Each year, the Poker Hall of Fame inducts new legends into its (for now) virtual-only shrine. Three of the most recent inductees—Phil Ivey, Daniel Negreanu, and Jennifer Harman—are all household names with poker fans, who might wonder why the trio weren’t already sworn in years ago.
To receive this honor, players must:
- Be at least 40 years old
- Have played high stakes poker against top competition
- Have played consistently well
- Earned the respect of their peers and “stood the test of time”
Considerations are also given to those that have impacted the development of the game in some significant way. Nominees are submitted by fans and then voted on by the 27 living Hall of Fame members as well as a panel of 18 poker media members.
While some of that criteria is vague at best, it does give us enough to speculate on who might be the next poker stars to receive the honor.
Anyone that watched poker on TV in the early 2000s likely remembers Mike Matusow. Part of the reason for this was his table trash talk and loud mouth (which he is nicknamed for), but Matusow has more than backed up his loud personality with three decades of successful performances.
The first and last of his four bracelets came in 1999 and 2013, respectively. Accompanying these wins on Mouth’s resume are 43 money finishes, 14 final tables (two at the Main Event), and five WPT Final Tables.
Top 50 in all time earnings among Americans, Matusow won the 2014 NBC National Heads-Up Championship and the 2005 WSOP Tournament of Champions.
One of the 2017 nominees that didn’t quite make it in, Ted “Spooky” Forrest has won six WSOP bracelets, including three consecutive ones in three different styles of poker at the 1993 event.
His next bracelet wouldn’t come until 2004, where he made up for lost time by winning two at that year’s event. He further showed his staying power and timeless talent by winning a sixth in 2014.
The American has also had a notable career outside of WSOP events. In 2006, Forrest won the National Heads-Up Poker Championship and $500,000. A year later, he won the World Poker Tour Bay 101 Shooting Stars Tournament by surviving the longest heads up battle in WPT history.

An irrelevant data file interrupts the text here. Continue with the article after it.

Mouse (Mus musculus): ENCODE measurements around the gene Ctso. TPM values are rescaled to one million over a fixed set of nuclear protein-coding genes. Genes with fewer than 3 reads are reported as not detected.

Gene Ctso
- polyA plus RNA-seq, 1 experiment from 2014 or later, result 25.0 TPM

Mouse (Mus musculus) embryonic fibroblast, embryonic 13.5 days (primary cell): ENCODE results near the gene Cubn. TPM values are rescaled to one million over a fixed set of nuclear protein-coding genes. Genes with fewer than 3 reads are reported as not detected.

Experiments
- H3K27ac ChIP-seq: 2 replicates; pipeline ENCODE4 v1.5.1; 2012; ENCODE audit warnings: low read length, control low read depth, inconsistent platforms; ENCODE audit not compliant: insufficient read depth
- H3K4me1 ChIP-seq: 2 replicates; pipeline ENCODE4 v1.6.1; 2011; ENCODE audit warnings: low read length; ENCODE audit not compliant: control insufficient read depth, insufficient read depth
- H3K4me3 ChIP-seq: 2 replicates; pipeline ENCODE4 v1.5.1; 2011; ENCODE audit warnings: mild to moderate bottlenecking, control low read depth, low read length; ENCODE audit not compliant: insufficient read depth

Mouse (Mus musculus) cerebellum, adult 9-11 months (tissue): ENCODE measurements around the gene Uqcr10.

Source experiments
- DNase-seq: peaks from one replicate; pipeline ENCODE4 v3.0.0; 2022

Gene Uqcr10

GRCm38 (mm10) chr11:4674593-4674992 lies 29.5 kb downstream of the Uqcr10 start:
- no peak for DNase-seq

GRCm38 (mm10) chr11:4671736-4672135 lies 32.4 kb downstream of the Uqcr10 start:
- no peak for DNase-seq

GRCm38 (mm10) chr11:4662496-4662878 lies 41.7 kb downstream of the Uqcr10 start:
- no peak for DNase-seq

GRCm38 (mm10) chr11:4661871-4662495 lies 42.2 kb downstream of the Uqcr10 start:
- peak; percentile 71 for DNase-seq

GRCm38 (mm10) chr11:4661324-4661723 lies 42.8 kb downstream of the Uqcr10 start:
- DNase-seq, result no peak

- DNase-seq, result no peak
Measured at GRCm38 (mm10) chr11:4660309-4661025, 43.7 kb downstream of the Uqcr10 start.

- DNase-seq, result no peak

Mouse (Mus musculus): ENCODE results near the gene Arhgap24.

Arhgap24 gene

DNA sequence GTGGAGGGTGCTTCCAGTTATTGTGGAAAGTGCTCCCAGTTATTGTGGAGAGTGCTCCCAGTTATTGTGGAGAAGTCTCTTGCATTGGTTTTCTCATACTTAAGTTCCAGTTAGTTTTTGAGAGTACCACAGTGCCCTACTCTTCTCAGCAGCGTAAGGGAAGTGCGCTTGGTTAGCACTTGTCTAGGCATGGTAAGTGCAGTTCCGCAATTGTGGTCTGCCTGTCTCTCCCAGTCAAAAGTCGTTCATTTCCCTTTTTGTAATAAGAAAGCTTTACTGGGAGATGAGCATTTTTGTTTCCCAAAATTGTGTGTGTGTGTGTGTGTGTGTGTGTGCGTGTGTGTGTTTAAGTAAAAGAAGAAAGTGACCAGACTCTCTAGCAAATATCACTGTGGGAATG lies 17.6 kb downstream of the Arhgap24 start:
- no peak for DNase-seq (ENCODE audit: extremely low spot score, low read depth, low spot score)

He’s also one of the players depicted in the famous poker book The Professor, the Banker, and the Suicide King by Michael Craig, documenting his (and others’) high stakes games with billionaire Andy Beal.
No poker player not enshrined in the Hall has more gold bracelets than Men Nguyen. His seven titles across an 18-year span are a testament to his consistent high performance.
‘The Master’ has 101 cashes at WSOP events, good enough for eighth all time. Overall, Nhuyen is estimated to have won more than $10.5 million in his career.
Nguyen’s other accolades include four World Poker Tour final tables finishes, four times being named Card Player Magazine player of the year, and he has even trained other WSOP bracelet-winning players like Minh Nguyen (his cousin) and David Pham.
The only thing that might keep this living legend out of the hall are the cheating allegations that hung over his head at the end of the 2000’s.
Europeans are notably sparse in the Poker Hall, with just three honoraries. But even though he might not be the flashiest name, Barny Boatman might be the next to join this exclusive club.
Boatman’s poker pedigree is solid enough: two WSOP bracelets, 34 money finishes, 13 money finishes between the WPT and EPT, and he was the first person to reach three consecutive WSOP final tables.
But Boatman made more significant contributions to the game as a member of The Hendon Mob. This foursome appeared regularly on the UK television series Late Night Poker, the first of its kind on British TV and a hit that inspired waves of new players.
Boatman and his colleagues’ deal with Prima Poker in 2004 was also the first $1 million team sponsorship in the game.
Boatman is perhaps the most worthy representative of the bunch to be enshrined.
One to Watch: Daniel Colman
While he is still just 27 and has “just” one WSOP bracelet, if Daniel Colman stays on his current trajectory he’ll be a surefire hall of famer.
The highest earner on Hendon Mob’s All-Time Money List not already in the Hall, American Daniel Colman’s $28 million-plus career winnings make him third all time.
Holman broke into the poker mainstream at the 2014 WSOP when he defeated Negreanu heads up in the $1,000,000 buy-in Big One for One Drop.
This $15.3 million win, his third place finish in the $10,000 heads up event at the same WSOP, and another bronze finish in that year’s EPT Grand Final earned him Player of the Year honors in multiple outlets.